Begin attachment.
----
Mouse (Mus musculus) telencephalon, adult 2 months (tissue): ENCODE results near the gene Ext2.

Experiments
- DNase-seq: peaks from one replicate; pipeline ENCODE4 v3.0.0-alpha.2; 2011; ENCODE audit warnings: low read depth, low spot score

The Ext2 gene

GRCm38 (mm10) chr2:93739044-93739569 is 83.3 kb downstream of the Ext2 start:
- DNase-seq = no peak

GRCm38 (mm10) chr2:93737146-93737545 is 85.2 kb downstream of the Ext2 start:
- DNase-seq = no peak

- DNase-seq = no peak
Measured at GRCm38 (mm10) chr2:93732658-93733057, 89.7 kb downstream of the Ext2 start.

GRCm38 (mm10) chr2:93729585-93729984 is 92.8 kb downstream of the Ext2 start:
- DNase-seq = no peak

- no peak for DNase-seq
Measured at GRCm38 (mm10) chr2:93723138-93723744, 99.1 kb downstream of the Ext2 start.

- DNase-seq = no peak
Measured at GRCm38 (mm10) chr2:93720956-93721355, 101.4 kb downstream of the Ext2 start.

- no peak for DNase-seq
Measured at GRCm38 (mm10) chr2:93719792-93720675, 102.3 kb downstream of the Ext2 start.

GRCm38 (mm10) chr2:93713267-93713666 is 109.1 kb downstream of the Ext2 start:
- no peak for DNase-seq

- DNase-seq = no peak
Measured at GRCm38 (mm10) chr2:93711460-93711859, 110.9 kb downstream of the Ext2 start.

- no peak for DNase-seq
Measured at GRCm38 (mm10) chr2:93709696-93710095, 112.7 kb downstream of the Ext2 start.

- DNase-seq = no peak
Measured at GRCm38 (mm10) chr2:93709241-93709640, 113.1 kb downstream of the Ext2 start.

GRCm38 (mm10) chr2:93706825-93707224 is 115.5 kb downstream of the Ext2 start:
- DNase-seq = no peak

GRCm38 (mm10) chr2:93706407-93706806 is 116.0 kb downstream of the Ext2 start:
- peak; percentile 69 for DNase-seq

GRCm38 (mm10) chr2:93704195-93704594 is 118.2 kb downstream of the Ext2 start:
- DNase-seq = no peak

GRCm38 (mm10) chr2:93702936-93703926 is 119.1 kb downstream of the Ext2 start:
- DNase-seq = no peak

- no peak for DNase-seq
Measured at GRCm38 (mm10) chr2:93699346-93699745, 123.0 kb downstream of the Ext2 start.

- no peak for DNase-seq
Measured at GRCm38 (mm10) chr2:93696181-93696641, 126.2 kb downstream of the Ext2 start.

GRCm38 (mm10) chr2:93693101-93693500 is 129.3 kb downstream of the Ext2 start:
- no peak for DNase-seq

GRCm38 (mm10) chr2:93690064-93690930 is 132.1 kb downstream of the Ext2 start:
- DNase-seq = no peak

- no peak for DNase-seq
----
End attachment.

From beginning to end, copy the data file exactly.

Mouse (Mus musculus) telencephalon, adult 2 months (tissue): ENCODE results near the gene Ext2.

Experiments
- DNase-seq: peaks from one replicate; pipeline ENCODE4 v3.0.0-alpha.2; 2011; ENCODE audit warnings: low read depth, low spot score

The Ext2 gene

GRCm38 (mm10) chr2:93739044-93739569 is 83.3 kb downstream of the Ext2 start:
- DNase-seq = no peak

GRCm38 (mm10) chr2:93737146-93737545 is 85.2 kb downstream of the Ext2 start:
- DNase-seq = no peak

- DNase-seq = no peak
Measured at GRCm38 (mm10) chr2:93732658-93733057, 89.7 kb downstream of the Ext2 start.

GRCm38 (mm10) chr2:93729585-93729984 is 92.8 kb downstream of the Ext2 start:
- DNase-seq = no peak

- no peak for DNase-seq
Measured at GRCm38 (mm10) chr2:93723138-93723744, 99.1 kb downstream of the Ext2 start.

- DNase-seq = no peak
Measured at GRCm38 (mm10) chr2:93720956-93721355, 101.4 kb downstream of the Ext2 start.

- no peak for DNase-seq
Measured at GRCm38 (mm10) chr2:93719792-93720675, 102.3 kb downstream of the Ext2 start.

GRCm38 (mm10) chr2:93713267-93713666 is 109.1 kb downstream of the Ext2 start:
- no peak for DNase-seq

- DNase-seq = no peak
Measured at GRCm38 (mm10) chr2:93711460-93711859, 110.9 kb downstream of the Ext2 start.

- no peak for DNase-seq
Measured at GRCm38 (mm10) chr2:93709696-93710095, 112.7 kb downstream of the Ext2 start.

- DNase-seq = no peak
Measured at GRCm38 (mm10) chr2:93709241-93709640, 113.1 kb downstream of the Ext2 start.

GRCm38 (mm10) chr2:93706825-93707224 is 115.5 kb downstream of the Ext2 start:
- DNase-seq = no peak

GRCm38 (mm10) chr2:93706407-93706806 is 116.0 kb downstream of the Ext2 start:
- peak; percentile 69 for DNase-seq

GRCm38 (mm10) chr2:93704195-93704594 is 118.2 kb downstream of the Ext2 start:
- DNase-seq = no peak

GRCm38 (mm10) chr2:93702936-93703926 is 119.1 kb downstream of the Ext2 start:
- DNase-seq = no peak

- no peak for DNase-seq
Measured at GRCm38 (mm10) chr2:93699346-93699745, 123.0 kb downstream of the Ext2 start.

- no peak for DNase-seq
Measured at GRCm38 (mm10) chr2:93696181-93696641, 126.2 kb downstream of the Ext2 start.

GRCm38 (mm10) chr2:93693101-93693500 is 129.3 kb downstream of the Ext2 start:
- no peak for DNase-seq

GRCm38 (mm10) chr2:93690064-93690930 is 132.1 kb downstream of the Ext2 start:
- DNase-seq = no peak

- no peak for DNase-seq